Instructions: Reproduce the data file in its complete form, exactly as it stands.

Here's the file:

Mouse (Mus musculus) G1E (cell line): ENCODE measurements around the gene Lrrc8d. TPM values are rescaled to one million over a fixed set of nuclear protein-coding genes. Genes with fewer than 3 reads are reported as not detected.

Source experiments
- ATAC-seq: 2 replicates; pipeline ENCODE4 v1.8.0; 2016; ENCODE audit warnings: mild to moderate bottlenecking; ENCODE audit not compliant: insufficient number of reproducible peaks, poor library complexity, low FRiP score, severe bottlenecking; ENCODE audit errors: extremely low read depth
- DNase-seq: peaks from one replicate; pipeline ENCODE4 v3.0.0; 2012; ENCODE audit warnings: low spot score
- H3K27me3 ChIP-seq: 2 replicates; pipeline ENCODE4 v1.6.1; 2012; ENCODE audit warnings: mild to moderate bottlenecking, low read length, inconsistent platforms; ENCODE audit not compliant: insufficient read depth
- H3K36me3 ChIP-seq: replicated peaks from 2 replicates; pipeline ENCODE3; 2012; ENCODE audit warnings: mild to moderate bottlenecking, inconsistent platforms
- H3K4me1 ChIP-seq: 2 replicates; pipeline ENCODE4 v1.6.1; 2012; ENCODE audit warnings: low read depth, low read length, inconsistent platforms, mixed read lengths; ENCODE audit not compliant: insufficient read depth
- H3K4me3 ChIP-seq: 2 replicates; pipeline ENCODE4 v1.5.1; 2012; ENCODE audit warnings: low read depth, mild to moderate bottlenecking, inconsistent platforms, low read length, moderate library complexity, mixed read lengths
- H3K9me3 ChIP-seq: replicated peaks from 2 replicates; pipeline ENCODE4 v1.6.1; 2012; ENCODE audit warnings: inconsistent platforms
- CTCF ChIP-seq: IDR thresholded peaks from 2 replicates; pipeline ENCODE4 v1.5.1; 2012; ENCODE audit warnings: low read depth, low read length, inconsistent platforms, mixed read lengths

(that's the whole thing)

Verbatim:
Mouse (Mus musculus) G1E (cell line): ENCODE measurements around the gene Lrrc8d. TPM values are rescaled to one million over a fixed set of nuclear protein-coding genes. Genes with fewer than 3 reads are reported as not detected.

Source experiments
- ATAC-seq: 2 replicates; pipeline ENCODE4 v1.8.0; 2016; ENCODE audit warnings: mild to moderate bottlenecking; ENCODE audit not compliant: insufficient number of reproducible peaks, poor library complexity, low FRiP score, severe bottlenecking; ENCODE audit errors: extremely low read depth
- DNase-seq: peaks from one replicate; pipeline ENCODE4 v3.0.0; 2012; ENCODE audit warnings: low spot score
- H3K27me3 ChIP-seq: 2 replicates; pipeline ENCODE4 v1.6.1; 2012; ENCODE audit warnings: mild to moderate bottlenecking, low read length, inconsistent platforms; ENCODE audit not compliant: insufficient read depth
- H3K36me3 ChIP-seq: replicated peaks from 2 replicates; pipeline ENCODE3; 2012; ENCODE audit warnings: mild to moderate bottlenecking, inconsistent platforms
- H3K4me1 ChIP-seq: 2 replicates; pipeline ENCODE4 v1.6.1; 2012; ENCODE audit warnings: low read depth, low read length, inconsistent platforms, mixed read lengths; ENCODE audit not compliant: insufficient read depth
- H3K4me3 ChIP-seq: 2 replicates; pipeline ENCODE4 v1.5.1; 2012; ENCODE audit warnings: low read depth, mild to moderate bottlenecking, inconsistent platforms, low read length, moderate library complexity, mixed read lengths
- H3K9me3 ChIP-seq: replicated peaks from 2 replicates; pipeline ENCODE4 v1.6.1; 2012; ENCODE audit warnings: inconsistent platforms
- CTCF ChIP-seq: IDR thresholded peaks from 2 replicates; pipeline ENCODE4 v1.5.1; 2012; ENCODE audit warnings: low read depth, low read length, inconsistent platforms, mixed read lengths